Hmmm...Wind and Tide

Hmmm...Wind and Tide


Hmmm.....Wind and Tide

Posting things that I love

Thursday, February 23, 2012

Salton Sea

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We visited jennifers mom who lives in Imperial County, the Salton Sea to be exact, right up against the Chocolate Mountains. Beautiful, isolated and quiet. The mornings so quiet you can hear the train cruise by a couple of miles away.
I took a bunch of photographs of the area and of Salvation Mountain a registered Folk Art site.
Got this information off the Ca. parks and game website
The natural springs and One of the world's largest inland seas, Salton Sea was created by accident in 1905 when increased flooding on the Colorado River allowed water to crash through canal barriers and for the next 18 months the entire flow of the Colorado River rushed downhill into the Salton Trough. By the time engineers were finally able to stop the breaching water in 1907, the Salton Sea had been born - 45 miles long and 20 miles wide - equalling 110 miles of shoreline. 226 feet below sea level.
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Brittlebush everywhere.

IMG_6828Tatum enjoying the evening hiking out back of nanas place.

Salvation Mountain in Niland about 15 miles from jen’s moms place.
Jennifer and Tatum

From winkipedia
Salvation Mountain is an art installation covering a hill north of Calipatria, California, near Slab City and just several miles from the Salton Sea. It is made from adobe, straw, and thousands of gallons of paint. It was created by local resident Leonard Knight, and encompasses numerous murals and areas painted with Christian sayings and bible verses.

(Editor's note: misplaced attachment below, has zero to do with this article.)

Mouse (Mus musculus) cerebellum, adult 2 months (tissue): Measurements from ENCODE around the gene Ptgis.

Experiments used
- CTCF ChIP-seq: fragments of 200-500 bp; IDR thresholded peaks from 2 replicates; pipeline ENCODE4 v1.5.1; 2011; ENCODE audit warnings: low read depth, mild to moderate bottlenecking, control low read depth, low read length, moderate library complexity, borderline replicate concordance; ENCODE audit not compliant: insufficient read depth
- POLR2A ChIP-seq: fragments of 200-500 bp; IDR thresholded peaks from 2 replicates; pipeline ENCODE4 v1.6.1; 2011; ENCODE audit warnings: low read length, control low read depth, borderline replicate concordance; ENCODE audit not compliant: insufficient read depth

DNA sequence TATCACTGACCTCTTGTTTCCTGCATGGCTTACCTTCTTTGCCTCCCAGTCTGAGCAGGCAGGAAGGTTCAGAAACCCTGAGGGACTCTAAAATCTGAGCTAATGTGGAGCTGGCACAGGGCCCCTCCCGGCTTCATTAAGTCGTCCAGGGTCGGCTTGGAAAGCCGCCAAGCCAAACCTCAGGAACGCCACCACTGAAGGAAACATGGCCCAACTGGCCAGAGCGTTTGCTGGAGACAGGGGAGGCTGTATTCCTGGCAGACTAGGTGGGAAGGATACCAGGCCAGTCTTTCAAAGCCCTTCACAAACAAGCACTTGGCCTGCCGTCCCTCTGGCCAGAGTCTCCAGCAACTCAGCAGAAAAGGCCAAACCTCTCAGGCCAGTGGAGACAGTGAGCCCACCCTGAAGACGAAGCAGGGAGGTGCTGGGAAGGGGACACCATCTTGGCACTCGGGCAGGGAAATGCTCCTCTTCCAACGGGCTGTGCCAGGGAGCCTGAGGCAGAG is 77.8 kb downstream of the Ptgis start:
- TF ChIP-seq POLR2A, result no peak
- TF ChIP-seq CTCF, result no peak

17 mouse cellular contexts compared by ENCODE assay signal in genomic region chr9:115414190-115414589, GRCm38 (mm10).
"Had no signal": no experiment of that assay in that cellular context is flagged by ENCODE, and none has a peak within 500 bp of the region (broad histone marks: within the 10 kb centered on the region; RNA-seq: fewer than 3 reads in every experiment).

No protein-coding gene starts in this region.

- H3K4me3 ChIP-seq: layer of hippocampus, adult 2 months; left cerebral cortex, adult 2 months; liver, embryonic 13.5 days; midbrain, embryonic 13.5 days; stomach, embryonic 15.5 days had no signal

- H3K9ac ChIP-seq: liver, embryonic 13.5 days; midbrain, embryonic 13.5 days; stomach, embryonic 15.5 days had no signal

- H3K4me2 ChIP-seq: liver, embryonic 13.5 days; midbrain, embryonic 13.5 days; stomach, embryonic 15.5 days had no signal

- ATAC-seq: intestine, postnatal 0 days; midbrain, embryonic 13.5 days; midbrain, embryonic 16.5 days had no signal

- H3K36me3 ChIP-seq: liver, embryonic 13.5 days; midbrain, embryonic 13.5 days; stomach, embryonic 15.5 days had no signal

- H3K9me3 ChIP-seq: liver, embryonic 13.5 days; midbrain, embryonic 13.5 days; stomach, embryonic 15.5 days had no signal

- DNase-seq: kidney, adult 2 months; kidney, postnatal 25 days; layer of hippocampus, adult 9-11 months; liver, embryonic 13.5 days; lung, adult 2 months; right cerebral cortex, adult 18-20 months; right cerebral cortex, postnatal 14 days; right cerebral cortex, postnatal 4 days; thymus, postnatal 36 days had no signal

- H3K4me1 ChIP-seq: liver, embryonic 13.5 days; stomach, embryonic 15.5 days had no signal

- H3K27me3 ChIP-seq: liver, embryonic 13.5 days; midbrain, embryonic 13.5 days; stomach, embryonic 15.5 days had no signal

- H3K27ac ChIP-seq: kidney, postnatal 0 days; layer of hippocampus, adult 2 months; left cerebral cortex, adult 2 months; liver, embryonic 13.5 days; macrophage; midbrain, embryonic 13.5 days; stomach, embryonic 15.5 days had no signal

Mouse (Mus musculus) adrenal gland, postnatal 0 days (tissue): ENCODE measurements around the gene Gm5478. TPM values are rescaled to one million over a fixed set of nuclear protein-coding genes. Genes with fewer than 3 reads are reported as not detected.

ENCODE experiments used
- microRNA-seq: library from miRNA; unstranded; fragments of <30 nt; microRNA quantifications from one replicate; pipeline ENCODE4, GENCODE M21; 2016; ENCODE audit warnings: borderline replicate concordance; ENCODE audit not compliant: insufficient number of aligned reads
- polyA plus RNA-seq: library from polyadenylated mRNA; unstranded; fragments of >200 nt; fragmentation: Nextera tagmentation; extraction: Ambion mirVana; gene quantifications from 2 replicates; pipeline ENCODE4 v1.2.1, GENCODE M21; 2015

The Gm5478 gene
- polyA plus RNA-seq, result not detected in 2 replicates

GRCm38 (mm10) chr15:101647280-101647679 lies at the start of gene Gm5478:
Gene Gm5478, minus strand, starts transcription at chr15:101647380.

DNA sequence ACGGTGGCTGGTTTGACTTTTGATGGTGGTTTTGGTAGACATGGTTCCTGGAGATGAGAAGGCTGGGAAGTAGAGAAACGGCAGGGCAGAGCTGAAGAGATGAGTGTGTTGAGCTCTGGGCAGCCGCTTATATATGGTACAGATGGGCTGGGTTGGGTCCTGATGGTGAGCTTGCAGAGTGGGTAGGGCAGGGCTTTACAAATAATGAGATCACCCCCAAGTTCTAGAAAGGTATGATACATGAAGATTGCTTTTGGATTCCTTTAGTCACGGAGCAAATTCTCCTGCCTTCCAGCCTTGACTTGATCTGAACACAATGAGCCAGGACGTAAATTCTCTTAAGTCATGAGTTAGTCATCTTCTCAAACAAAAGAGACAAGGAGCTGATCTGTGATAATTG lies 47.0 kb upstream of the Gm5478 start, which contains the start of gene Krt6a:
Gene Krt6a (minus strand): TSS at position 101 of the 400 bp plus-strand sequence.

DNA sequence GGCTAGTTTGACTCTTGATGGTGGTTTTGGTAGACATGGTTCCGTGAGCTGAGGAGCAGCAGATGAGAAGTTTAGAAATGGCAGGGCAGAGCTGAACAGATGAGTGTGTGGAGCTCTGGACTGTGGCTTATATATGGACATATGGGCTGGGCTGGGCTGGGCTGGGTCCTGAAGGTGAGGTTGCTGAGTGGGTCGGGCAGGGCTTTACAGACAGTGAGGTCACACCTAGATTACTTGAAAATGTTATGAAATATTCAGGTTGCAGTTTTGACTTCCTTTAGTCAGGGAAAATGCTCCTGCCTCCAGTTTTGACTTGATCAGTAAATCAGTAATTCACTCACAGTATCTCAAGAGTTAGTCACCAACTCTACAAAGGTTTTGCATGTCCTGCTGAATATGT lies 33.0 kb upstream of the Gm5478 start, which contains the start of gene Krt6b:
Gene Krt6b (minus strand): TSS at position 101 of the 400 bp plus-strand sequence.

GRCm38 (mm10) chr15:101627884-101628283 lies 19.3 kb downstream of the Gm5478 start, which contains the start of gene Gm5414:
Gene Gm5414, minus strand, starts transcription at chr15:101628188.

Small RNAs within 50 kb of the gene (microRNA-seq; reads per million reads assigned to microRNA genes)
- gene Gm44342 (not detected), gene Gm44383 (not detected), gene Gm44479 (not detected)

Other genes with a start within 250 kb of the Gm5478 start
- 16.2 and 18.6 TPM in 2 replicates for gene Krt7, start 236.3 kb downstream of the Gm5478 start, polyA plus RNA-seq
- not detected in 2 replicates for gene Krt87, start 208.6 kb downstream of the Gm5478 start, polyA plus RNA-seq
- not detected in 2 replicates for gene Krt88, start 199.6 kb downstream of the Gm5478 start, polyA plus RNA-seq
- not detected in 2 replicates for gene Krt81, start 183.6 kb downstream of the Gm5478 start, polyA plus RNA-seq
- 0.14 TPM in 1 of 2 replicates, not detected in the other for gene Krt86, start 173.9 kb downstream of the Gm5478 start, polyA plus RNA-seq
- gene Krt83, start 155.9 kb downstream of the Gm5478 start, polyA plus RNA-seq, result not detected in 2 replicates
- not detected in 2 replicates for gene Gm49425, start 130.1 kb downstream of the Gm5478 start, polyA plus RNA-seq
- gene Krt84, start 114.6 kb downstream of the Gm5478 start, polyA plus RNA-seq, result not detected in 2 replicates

Tatum on top of the mountain

Looking back towards Niland from the top of the mountain

Tatum in the O
Leonards  RV


Inside one of the rooms of leonards mountain, people leave all kinds of offerings and writings to leonard and god.

some of the structure that is still a work in progress

Just waiting on a friend
Coming home through Cabezon wind farm

Tuesday, February 7, 2012

Victoria and Albert Museum Ceramics collection

Object Type
One of the earliest experiments in European ceramic sculpture, this object was commissioned by the father of the dead child in order to capture her likeness and perpetuate her memory. It was a personal and private sculpture, reflecting the grief of the little girl's family, and perhaps not intended for open display in the house.
Lydia Dwight was six years old when she died on 3 March 1674 (1673 by the Old Calendar). The fact that the next daughter was also christened Lydia does not suggest lack of grief on the part of the parents, but was usual practice in an age noted for its high infant mortality.
Materials & Making
John Dwight's first patent for salt-glazed stoneware, of 1672, did not list statues and figures among the types of product to be protected. They were, however, included in his second patent of 1684, when he had apparently stopped making them. Almost all his figures, like these two examples, were actually made in the 1670s. He is known to have shown a bust of Dr Willis and a figure to members of the Royal Society in 1674 and was clearly attempting to adapt his tough new material to the delicate art of modelling in clay, terracotta or wax at exactly the time his daughter Lydia died. The identity of the four different modellers involved in his experiments, assumed to be from Italy or the Low Countries, still remain a mystery. Dwight's failure to make commercial use of his stoneware figures has denied him the role of founder of the later tradition of English pottery and porcelain figures. But his attempts to link the stoneware material to art does have parallels with Josiah Wedgwood and Sir Henry Doulton in the 18th and 19th centuries.

Great collection of contemporary and historical ceramics here is the link to this awesome site!


all together now